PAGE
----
Curtain Up: Broadway Behind the Scenes

April 14 - September 1, 2012



 

 

Biographies of artists

 
 
Marina Draghici
 
Marina Draghici is a costume designer and set designer for Broadway, film, and television. Draghici , born in Bucharest, Romania, has been designing for theater, opera, film, and television since graduating from the Yale School of Drama in 1988.
 
She received both a Tony Award (2010) and Lucille Lortel Award (2009) for the costume design for the Broadway musical FELA! Draghici served not only as costume designer for FELA but she also was the show's set designer. Draghici is the only designer represented in this exhibition to play both roles in a Broadway show.
 
Prior to FELA!, Draghici collaborated with Bill T. Jones on Dream on a Monkey Mountain and 24 Images Secondes. Marina Draghici 's designs, both costume designs and set designs, have been seen at the Paris Opera, Lyon Opera, Bordeaux Opera, Zurich Opera, New York City Opera, and in theaters in the US and abroad.
 
Her feature film credits include Academy Award nominated Precious; Rage (with Judi Dench, Jude Law), The Night Listener (with Robin Williams); The Cake Eaters (with Kristen Stewart), Heights (with Glenn Close, James Marsden, Isabella Rossellini Elisabeth Banks); and The Gray Zone (with David Arquette, Harvey Keitel, Steve Buscemi).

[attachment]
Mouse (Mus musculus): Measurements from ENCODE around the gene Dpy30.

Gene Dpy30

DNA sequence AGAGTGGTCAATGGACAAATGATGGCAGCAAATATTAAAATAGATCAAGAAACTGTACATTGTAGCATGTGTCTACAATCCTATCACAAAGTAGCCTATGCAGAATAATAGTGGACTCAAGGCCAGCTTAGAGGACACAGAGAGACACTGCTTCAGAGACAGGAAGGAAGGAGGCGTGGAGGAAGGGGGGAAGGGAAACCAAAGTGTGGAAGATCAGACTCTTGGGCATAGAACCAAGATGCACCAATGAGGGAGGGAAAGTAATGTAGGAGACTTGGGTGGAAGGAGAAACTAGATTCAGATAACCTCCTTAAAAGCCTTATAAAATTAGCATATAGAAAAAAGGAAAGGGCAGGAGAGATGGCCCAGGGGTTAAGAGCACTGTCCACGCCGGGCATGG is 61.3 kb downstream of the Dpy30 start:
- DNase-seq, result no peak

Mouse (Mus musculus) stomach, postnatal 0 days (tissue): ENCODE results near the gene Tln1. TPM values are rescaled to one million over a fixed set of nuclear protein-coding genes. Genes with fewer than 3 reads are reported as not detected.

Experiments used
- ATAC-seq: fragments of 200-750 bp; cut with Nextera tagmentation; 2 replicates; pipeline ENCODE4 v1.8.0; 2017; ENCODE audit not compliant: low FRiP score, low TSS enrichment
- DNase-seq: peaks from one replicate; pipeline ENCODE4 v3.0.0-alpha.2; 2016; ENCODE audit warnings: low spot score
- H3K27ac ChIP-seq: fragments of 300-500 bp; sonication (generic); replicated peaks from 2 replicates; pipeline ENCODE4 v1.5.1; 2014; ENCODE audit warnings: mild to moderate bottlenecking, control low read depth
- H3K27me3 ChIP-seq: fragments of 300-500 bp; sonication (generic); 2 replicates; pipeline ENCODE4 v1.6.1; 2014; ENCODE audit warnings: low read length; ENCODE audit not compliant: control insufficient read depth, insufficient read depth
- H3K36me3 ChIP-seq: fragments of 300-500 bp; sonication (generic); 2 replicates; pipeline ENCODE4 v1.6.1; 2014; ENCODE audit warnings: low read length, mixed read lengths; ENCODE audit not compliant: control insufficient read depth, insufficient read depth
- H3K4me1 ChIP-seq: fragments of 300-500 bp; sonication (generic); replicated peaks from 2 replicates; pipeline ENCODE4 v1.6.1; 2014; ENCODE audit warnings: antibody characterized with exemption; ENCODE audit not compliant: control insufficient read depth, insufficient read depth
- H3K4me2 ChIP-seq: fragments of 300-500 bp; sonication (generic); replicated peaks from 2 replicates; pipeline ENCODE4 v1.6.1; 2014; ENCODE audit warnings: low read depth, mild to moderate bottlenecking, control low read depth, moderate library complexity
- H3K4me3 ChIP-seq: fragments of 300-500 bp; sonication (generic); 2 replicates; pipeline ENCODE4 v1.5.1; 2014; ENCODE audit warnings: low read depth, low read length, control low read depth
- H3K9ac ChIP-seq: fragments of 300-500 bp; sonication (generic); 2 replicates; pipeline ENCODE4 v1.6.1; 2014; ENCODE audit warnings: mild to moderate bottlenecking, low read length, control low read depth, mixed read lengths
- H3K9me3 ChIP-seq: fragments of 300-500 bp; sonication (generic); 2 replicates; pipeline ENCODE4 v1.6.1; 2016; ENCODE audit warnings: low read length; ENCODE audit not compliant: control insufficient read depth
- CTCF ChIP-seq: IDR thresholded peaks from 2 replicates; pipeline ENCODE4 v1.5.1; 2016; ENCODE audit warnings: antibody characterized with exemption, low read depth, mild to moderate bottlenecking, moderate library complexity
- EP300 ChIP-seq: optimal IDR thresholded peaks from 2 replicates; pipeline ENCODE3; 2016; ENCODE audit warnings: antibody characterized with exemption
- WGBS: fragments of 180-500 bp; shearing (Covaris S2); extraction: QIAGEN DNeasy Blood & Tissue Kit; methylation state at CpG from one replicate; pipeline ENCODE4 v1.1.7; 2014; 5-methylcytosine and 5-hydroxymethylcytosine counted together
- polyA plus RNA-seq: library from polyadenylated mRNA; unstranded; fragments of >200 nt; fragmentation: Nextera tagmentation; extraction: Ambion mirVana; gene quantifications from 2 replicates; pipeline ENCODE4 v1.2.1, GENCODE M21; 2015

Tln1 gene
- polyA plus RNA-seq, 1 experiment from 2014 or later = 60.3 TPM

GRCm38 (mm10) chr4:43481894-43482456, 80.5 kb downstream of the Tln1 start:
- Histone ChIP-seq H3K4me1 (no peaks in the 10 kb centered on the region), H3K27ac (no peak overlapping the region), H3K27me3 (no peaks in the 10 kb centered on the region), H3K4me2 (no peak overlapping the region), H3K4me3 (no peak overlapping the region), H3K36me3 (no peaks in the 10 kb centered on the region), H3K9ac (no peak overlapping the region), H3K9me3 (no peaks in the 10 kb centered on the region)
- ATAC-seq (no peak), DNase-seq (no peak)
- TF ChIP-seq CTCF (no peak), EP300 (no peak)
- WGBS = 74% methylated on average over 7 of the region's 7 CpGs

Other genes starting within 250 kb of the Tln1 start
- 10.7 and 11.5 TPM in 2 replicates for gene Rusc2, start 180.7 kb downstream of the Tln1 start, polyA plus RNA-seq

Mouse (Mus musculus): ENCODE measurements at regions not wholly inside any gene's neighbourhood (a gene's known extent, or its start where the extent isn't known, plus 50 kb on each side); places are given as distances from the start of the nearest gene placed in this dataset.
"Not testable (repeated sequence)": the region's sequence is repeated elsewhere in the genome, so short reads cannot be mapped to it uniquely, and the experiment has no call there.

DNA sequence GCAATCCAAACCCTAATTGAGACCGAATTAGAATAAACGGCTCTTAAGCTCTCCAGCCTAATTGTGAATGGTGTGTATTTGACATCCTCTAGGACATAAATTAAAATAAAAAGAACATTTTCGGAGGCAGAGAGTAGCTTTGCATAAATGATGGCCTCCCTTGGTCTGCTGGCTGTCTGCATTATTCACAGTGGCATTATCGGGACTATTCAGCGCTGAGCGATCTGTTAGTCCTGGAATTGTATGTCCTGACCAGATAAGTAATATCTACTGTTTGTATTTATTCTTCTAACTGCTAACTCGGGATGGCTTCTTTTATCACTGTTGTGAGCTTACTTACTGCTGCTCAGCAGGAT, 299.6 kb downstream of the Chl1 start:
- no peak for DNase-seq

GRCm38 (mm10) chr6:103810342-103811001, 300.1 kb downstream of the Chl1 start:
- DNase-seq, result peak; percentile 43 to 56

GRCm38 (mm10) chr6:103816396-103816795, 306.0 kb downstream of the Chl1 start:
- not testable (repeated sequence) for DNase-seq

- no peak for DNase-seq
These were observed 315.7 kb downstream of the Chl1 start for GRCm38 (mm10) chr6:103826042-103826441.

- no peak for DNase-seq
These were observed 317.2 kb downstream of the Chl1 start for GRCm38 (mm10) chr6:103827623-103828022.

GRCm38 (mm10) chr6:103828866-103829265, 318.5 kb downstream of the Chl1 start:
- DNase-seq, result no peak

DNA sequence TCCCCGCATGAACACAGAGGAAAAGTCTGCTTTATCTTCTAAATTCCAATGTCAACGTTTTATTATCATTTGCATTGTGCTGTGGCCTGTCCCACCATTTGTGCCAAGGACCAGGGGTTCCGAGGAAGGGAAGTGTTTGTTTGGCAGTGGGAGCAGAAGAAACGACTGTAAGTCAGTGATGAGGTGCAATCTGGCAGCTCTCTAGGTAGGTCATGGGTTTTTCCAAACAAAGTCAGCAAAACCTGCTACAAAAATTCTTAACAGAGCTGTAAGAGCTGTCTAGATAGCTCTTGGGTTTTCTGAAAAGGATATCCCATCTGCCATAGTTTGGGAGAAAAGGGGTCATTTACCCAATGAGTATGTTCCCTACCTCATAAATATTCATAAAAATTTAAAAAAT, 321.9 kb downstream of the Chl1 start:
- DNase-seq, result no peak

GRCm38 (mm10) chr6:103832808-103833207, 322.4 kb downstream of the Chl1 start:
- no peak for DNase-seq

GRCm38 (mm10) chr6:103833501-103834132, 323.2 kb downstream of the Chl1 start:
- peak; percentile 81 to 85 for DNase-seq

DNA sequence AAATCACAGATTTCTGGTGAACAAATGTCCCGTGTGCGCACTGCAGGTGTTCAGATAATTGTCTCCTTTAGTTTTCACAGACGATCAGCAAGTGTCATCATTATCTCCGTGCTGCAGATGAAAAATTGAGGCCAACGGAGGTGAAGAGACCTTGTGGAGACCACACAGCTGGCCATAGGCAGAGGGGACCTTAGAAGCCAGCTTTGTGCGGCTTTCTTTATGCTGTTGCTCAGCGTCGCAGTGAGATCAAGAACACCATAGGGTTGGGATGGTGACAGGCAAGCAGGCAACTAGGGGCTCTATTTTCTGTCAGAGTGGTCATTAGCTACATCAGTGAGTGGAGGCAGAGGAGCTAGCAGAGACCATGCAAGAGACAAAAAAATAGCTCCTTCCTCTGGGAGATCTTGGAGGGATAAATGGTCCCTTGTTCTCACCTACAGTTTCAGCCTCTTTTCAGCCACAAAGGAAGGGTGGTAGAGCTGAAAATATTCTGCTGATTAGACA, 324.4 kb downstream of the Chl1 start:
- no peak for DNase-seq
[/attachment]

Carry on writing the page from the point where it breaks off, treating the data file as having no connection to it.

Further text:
For television she worked on Homeland (Showtime), Blue Bloods (CBS), Dexter (Showtime) and on many commercials. Draghici also serves as a fashion stylist and designer in New York and Hollywood for celebrities and on award shows.
 
 
 
David Gallo
 
David Gallo (born 1966) is an American scenic designer and projection designer for Broadway, off-Broadway, regional, and international theater venues. He received the 2006 Tony Award for Best Scenic Design for The Drowsy Chaperone. A longtime collaborator of playwright August Wilson, Gallo's designs for Wilson's Gem of the Ocean and Radio Golf garnered him two additional Tony nominations. He designed the sets for the Tony Award winning musical Memphis.
 
Currently, Gallo's designs are seen on Broadway in Memphis, Blue Man Group, Hurt Village and SpongeBob SquarePants (international tour). In fall of 2012 Gallo's set designs will be featured on Broadway in the Tupac Shakur musical Holler If You Hear Me. His most recent Broadway credits include: Stick Fly; The Mountaintop; Colin Quinn: Long Story Short; High; reasons to be pretty; A Catered Affair; Xanadu; Thoroughly Modern Millie; Ma Rainey's Black Bottom; The Smell of the Kill; King Hedley II; Dance of the Vampires; A View from the Bridge; Little Me; You're a Good Man Charlie Brown; Jackie; and Hughie.